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This question was labeled as either prove or disprove. I think that this is impossible, here is my reasoning:

Any function $f(x)$ with asymptotic behavior at some point $x=a$ will hold this asymptotic behavior in the function $F(x)=\int f(x) \, dx$. We have not yet covered any technical terms with integration, only differentiation.

Help greatly appreciated!

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The absolute value function is continuous so has an antiderivative. The antiderivative is differentiable at 0, but its derivative (the absolute value function) is not.

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One of the simplest is $f(x) = \begin{cases} \phantom{+}x^2 & \text{if } x\ge0, \\ -x^2 & \text{if } x<0. \end{cases}$

The derivative is $f'(x) = \begin{cases} \phantom{-} 2x & \text{if } x>0, \\ -2x & \text{if } x<0, \\ \text{what?} & \text{if } x=0. \end{cases}$

At $x=0$ one can compute $\displaystyle f'(x)= \lim_{h\to0} \frac{f(x+h) - f(x)} h = \lim_{h\to0} \frac{\pm h^2 - 0} h =0.$

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    $\begingroup$ The derivative can also be rewritten more recognisably as $f'(x) = 2|x|$. The fact that this isn’t differentiable at 0 is then a commonly given early example of non-differentiability. $\endgroup$ Apr 8, 2020 at 13:59
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Hint:

Consider the function

$$f(x) = \begin{cases} x^3\sin\left(\frac{1}{x}\right), & \text{ if } x \neq 0 \\ 0, & \text{ if } x = 0 \end{cases} \tag{1}\label{eq1A}$$

at $x = 0$.

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  • $\begingroup$ More precisely, something like $x^3 \sin(1/x)$ if $x \neq 0$, and $0$ if $x=0$, right? That function is undefined at $x=0$. $\endgroup$
    – David Lui
    Apr 8, 2020 at 4:17
  • $\begingroup$ Might as well take $x^2\sin(1/x)$ also $\endgroup$
    – pancini
    Apr 8, 2020 at 4:18
  • $\begingroup$ @DavidLui Thanks for the feedback. You're right. I've made that change. $\endgroup$ Apr 8, 2020 at 4:21
  • $\begingroup$ @ElliotG I see that saulspatz has used your suggestion in an answer. I realize now I was considering something else, so your idea is valid. As such, I've deleted my previous $2$ comments. Also, thanks again for the feedback. $\endgroup$ Apr 8, 2020 at 4:33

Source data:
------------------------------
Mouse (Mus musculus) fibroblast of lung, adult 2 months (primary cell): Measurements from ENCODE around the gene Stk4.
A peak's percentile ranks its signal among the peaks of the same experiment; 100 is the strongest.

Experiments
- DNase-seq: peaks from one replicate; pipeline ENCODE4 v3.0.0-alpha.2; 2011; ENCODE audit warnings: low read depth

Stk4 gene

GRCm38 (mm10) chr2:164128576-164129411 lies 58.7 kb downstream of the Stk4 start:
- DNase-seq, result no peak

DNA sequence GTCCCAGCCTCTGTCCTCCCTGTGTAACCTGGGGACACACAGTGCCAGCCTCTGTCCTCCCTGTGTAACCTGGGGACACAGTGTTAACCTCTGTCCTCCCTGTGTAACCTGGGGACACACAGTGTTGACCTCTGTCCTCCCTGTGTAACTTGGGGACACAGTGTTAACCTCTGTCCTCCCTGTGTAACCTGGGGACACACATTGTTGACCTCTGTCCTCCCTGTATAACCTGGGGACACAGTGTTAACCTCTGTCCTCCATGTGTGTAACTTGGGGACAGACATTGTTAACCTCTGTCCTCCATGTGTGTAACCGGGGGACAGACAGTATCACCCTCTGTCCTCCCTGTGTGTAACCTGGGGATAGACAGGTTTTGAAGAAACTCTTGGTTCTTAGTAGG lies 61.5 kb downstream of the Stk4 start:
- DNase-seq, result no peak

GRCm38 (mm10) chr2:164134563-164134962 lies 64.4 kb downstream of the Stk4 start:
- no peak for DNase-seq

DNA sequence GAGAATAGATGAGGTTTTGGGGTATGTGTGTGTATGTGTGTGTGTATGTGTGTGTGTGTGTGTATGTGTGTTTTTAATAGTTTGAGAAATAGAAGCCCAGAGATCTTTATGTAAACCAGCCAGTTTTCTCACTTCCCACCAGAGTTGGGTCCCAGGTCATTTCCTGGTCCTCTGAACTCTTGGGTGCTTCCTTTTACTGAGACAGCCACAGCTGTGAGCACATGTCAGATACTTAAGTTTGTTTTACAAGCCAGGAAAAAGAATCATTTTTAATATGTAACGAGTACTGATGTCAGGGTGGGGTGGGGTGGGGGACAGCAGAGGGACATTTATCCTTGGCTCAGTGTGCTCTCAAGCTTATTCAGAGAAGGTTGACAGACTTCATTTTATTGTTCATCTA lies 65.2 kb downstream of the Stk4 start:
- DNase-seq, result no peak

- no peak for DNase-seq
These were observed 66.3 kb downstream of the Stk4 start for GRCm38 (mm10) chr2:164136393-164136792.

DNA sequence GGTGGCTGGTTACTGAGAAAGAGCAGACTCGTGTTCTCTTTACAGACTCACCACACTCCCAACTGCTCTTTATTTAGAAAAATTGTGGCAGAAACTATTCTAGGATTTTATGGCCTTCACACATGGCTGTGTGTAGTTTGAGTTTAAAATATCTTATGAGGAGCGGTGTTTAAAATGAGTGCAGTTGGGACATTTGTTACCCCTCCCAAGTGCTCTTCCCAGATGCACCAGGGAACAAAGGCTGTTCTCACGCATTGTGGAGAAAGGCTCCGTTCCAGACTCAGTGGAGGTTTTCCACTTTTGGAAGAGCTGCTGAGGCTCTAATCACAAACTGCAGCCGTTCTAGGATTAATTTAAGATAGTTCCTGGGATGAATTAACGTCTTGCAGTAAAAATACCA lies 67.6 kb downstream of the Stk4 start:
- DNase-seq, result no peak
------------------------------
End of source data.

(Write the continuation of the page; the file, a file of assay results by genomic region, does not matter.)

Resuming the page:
• $\begingroup$ It's a still a worthwhile example because you can modify it to get 1) $f$ not continuous, 2) $f$ continuous but not differentiable, 3) $f$ differentiable but $f'$ not continuous, 4) $f$ differentiable and $f'$ continuous but not differentiable, or 5) $f$ and $f'$ both differentiable. $\endgroup$
    – pancini
    Apr 8, 2020 at 4:36
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Consider $$f(x)=\cases{x^2\sin\left(\frac1x\right),&$x\neq0$\\0,&$x=0$}$$

We have $$f'(0)=\lim_{x\to0}\frac{x^2\sin\left(\frac1x\right)-0}{x-0}=\lim_{x\to0}x\sin\left(\frac1x\right)=0$$

For $x\neq0$, we have $$ f'(x)=2x\sin\left(\frac1x\right)-\cos\left(\frac1x\right)$$ which is not continuous at $x=0$, let alone differentiable.

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    $\begingroup$ isn’t $\lim_{x\to0} x\sin(1/x)=1$ $\endgroup$
    – drfrankie
    Apr 8, 2020 at 4:33
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    $\begingroup$ @drfrankie No, you're thinking of $\frac{\sin x}{x}$. We have $x\to0$ and $|\sin(1/x)|\leq1$ $\endgroup$
    – saulspatz
    Apr 8, 2020 at 4:35
  • $\begingroup$ ah yes that’s what I was thinking of $\endgroup$
    – drfrankie
    Apr 8, 2020 at 4:37
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A general class of examples for our time is splines. Let $f(x)$ be a cubic spline with a knot at $x_0$. Then $f$ is continuous with a derivative at $x_0$, its derivative $f'$ likewise, but $f''$ is not differentiable at $x_0$. See https://en.wikipedia.org/wiki/Spline_(mathematics)

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